@onthisdayinmath asks:

Is it just me or has “factorise” (with s or z) suddenly become much more common term for “to factor” recently?

Before I went to America, I had never seen factor used as a verb, at least in a mathematical context: you don’t ration a denominator, so why would you factor a polynomial?

This isn’t the place for a British ((Where English comes from)) English vs American English argument, though, so I’ll just leave this sack of ‘U’s for them to put back into words whenever they want, point out that football is a game in which a ball-shaped object is propelled mainly by the feet, resolutely put an ‘s’ on the end of maths and carry on with my post.

So, yes, the usage (as far as I can see) is split pretty much by the Atlantic Ocean - digging out an O-level paper from 1940 (which, I think, Murray Walker might have sat!), ‘factorise’ is the verb of choice; I’ve not been able to find a similar reference for ‘factor’ in the US, because I’m short of time, but I’d be interested to hear of one.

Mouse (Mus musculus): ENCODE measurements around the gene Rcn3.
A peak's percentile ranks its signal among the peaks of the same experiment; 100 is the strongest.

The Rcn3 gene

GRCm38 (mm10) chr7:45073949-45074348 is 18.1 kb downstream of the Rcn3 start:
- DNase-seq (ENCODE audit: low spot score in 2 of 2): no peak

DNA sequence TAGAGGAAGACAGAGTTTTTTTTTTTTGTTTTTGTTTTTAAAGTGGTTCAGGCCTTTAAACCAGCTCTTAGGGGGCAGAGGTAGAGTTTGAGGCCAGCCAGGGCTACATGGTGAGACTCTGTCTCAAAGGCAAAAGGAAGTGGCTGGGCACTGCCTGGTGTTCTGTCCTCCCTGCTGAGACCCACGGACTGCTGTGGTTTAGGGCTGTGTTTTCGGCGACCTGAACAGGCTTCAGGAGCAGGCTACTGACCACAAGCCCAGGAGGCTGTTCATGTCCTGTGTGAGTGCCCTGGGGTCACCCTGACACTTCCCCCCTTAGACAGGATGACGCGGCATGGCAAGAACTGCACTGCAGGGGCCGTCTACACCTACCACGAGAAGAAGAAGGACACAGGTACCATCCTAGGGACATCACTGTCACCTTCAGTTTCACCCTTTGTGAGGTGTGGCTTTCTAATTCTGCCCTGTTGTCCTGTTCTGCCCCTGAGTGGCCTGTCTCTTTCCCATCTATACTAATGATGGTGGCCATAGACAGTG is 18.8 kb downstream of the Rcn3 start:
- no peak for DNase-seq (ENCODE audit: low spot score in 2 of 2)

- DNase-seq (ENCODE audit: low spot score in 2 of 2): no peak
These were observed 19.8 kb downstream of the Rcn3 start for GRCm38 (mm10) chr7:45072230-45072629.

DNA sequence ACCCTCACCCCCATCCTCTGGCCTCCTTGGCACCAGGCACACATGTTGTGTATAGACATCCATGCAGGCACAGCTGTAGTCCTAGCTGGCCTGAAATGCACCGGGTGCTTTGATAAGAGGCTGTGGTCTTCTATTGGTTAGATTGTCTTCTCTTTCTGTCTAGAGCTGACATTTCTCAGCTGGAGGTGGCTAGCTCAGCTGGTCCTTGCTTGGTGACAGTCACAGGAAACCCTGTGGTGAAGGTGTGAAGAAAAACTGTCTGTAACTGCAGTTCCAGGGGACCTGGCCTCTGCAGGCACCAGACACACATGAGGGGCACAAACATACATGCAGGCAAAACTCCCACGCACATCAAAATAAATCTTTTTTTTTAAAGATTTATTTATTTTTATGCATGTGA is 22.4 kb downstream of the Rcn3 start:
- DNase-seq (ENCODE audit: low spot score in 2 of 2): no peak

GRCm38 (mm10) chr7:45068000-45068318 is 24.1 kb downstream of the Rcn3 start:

@onthisdayinmath[s] points out that looking at the Google Ngram, the use ‘factor’ as a verb is much higher in the British English corpus than ‘factorise’ – which is a surprise, until you realise two things: many American books appear when you click on ‘factor’ in the box below the graph, and ‘factor’ is used as a verb outside of maths.

The second point can be mitigated by searching for ‘factor[ise/ize] the expression’, which gives a much more even graph – factor is still the winner in the British English corpus (although factorise is steaming up through the 90s and may well have overtaken.) Factorize was popular in the late 1950s, perhaps as the ‘-ize’ usage was more common then.

By comparison, searching the American English corpus, ‘factor the expression’ is the only one to show up.

In summary, I don’t think ‘factorise’ is getting more popular in American English - it seems much more likely that @onthisdayinmath[s] is simply reading more material from the UK.